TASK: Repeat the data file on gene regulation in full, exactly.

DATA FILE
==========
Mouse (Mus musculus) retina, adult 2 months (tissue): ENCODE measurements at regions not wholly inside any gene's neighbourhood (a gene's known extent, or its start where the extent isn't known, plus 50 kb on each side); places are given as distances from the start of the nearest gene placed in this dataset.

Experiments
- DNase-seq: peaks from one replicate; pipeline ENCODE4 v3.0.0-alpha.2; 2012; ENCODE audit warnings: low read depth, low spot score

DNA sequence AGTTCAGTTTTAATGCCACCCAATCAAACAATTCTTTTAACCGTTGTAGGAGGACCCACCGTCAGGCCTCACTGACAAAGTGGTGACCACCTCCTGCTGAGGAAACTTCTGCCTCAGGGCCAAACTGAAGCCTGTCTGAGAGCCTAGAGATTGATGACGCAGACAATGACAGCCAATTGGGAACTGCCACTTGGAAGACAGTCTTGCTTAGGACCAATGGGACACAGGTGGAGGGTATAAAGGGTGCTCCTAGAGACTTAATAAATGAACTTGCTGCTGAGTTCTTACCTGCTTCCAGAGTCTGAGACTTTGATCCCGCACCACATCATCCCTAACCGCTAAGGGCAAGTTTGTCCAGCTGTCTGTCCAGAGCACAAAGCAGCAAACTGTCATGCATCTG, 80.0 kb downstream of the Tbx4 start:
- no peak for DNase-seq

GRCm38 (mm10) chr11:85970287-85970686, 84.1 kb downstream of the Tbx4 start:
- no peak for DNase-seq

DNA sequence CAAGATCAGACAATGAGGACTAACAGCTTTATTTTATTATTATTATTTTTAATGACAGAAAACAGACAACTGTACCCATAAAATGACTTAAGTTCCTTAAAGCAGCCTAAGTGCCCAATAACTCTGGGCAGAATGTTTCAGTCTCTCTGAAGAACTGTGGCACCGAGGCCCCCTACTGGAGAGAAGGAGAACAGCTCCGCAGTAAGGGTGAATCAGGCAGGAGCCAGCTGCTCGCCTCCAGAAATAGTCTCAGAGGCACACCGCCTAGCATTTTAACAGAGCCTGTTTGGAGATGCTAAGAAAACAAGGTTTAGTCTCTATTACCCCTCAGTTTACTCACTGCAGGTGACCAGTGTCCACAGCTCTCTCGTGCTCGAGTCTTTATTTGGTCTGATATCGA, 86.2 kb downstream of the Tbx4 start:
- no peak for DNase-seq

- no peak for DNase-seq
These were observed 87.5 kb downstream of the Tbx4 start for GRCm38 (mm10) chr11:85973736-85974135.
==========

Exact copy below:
Mouse (Mus musculus) retina, adult 2 months (tissue): ENCODE measurements at regions not wholly inside any gene's neighbourhood (a gene's known extent, or its start where the extent isn't known, plus 50 kb on each side); places are given as distances from the start of the nearest gene placed in this dataset.

Experiments
- DNase-seq: peaks from one replicate; pipeline ENCODE4 v3.0.0-alpha.2; 2012; ENCODE audit warnings: low read depth, low spot score

DNA sequence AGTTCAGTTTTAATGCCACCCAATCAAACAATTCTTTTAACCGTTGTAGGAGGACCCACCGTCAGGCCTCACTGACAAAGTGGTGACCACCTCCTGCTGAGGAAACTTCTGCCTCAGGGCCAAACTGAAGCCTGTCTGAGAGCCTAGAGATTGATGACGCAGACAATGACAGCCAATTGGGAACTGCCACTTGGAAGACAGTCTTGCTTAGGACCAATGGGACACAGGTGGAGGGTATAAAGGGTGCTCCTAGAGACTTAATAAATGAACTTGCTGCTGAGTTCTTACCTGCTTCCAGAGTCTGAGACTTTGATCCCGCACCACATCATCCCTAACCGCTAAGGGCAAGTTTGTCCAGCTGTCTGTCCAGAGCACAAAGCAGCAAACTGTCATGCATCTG, 80.0 kb downstream of the Tbx4 start:
- no peak for DNase-seq

GRCm38 (mm10) chr11:85970287-85970686, 84.1 kb downstream of the Tbx4 start:
- no peak for DNase-seq

DNA sequence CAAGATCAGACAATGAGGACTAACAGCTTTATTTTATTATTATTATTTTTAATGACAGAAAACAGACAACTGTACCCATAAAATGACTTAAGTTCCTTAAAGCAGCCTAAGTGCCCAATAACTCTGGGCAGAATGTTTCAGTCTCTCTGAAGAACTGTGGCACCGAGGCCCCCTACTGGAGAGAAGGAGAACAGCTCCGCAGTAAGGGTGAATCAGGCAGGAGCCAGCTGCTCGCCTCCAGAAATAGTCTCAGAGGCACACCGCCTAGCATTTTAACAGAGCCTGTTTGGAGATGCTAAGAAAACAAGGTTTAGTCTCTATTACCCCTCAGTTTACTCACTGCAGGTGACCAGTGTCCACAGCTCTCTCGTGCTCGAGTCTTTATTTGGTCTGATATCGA, 86.2 kb downstream of the Tbx4 start:
- no peak for DNase-seq

- no peak for DNase-seq
These were observed 87.5 kb downstream of the Tbx4 start for GRCm38 (mm10) chr11:85973736-85974135.